Platform Adoption

READYgg ecosystem adoption to date

The software development kit (SDK) and API were first made available to third-party developers in October 2021. The package of services, branded under the rubric “The Ready Games Network” or READYgg, were part of a development process that began in November 2020. At the time, Ready had produced over 300 original mini-game competitions, with skill-based cash prizing for the best players. These mini games were deployed into an app called “Ready Games” running on iOS and Android, with three new titles appearing weekly, from May 2018 to October 2020.

The games were built in READYgg’s companion creation app- Ready Maker- with a backend supporting the live ops required to run what were continuous mobile esports tournaments. Over the course of the tournament platform’s lifetime, Ready concluded that real-money gaming provided players with a powerful “play to earn” mechanic, but the regulatory and technical complexity of running RMG tournaments limited the potential for scale. Moreover, games of skill tend to favor the truly skilled players, reducing scale further, as more casual players correctly deduced their probability of “winning” was quite low.

Based on these findings, READYgg undertook a process of diversifying “play to earn” mechanics rewarding players for their “time” and effort spent in the game with a focus on internal use cases:

  1. Diversification of prizing from cash prizing, to status-oriented prizing (achievements, consumable rewards), fairly common in the gaming industry.

  2. A move away from turn-based solo competitions to synchronous PvP contests.

  3. The ability to rapidly inject all the PvP infrastructure into a casual game format, with an eye towards a) matching the pace of ‘fast to fail’ hypercasual game development and b) injecting PvP mechanics that are opposed to fast failing mobile mechanics because PvP systems are intrinsically time consuming, and expensive to deploy, with minimal efficiency from game to game.

For a variety of reasons, it became clear that no existing third-party solutions existed to enable READYgg’s use case. Ready concluded that the best path would be to create, for its own internal use, a “shell” whose purpose is to rapidly prototype PvP games, with full game economies.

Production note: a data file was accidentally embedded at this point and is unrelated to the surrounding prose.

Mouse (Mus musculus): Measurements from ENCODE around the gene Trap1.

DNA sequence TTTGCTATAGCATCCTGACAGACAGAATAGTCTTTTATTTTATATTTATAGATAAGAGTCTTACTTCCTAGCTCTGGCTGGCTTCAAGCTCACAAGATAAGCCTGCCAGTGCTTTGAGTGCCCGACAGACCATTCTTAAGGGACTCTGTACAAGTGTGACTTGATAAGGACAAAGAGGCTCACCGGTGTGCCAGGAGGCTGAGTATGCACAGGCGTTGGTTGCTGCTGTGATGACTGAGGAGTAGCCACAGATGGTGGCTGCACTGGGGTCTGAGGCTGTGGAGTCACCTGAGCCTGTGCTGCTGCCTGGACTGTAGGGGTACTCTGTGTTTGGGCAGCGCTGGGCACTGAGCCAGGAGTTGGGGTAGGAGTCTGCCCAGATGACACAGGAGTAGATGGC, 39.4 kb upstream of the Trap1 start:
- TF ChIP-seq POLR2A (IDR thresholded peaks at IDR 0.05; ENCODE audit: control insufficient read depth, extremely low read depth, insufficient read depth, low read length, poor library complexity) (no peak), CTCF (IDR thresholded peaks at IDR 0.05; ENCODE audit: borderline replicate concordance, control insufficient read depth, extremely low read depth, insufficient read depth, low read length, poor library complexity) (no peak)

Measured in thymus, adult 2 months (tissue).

By approximately April 2021, Ready was operating a code base that allowed for rapid prototyping of core PvP mechanics:

  • Matchmaking.

  • Player login.

  • Friends lists.

  • Leaderboards.

Using its own titles, Ready proceeded to roll out additional PvP dependent features, and by August 2021 the following were added to the list of functions:

  • Player inventory.

  • Achievements, awards, level progression.

  • Deployment of hard and soft in-game currencies.

At this stage READYgg made two important decisions:

  • Test the market with third-party developers.

  • Run a series of blockchain gaming experiments.

To achieve point #1 required the automation of the in-house toolkit. READYgg undertook the process of abstracting and automating the existing stack, with the goal of delivering a “self serve” SDK and API to developers, that would ultimately require no direct support from READYgg. In parallel to this development effort, READYgg sought out “alpha testers” to “socialize their solo title(s).”

In August 2021 the first dev teams were onboarded to the READYgg solution. The goal was to effectively build version 0.1 of the self-serve SDK, using their real time feedback to optimize. This process culminated in mid-September with a partially automated SDK (v. 0.1), and the onboarding of a second dev cohort to work towards further refinement (v. 0.2). The technical goal was to arrive at a condition where by December 31, 2021 it would take a skilled dev team about 10 working days to ingest all the READYgg functions. This goal was reached as follows:

Concurrent with dev onboarding, READYgg conducted a KPI analysis. For games that shifted from solo mode to multiplayer mode, what was the effect on D1/D7/D14/D30 retention? Across the board, READYgg saw a 2x increase in retention metrics from solo to multiplayer mode.

From the developer perspective, retention is a North Star metric. It is the fundamental basis to measure the health of a game, and has knock-on effects on revenue generation: the more retained players, assuming a stable conversion to paid, the higher the revenue. From READYgg’s perspective, the model was to capture “marketplace fees” from the devs using READYgg. Instead of charging a licensing fee, typical of SaaS models, Ready wanted to create a “virtual goods economy” using its infrastructure, and take commissions on marketplace sales. This, the company felt, aligned developer and Ready interests: “Your success is our success” while minimizing barriers to adoption.

Developers responded enthusiastically to the program, validating the market opportunity for a self-serve, turnkey social gaming platform, with marketplace economics.

READYgg maintains an up-to-date list of games deployed, along with links to install: link

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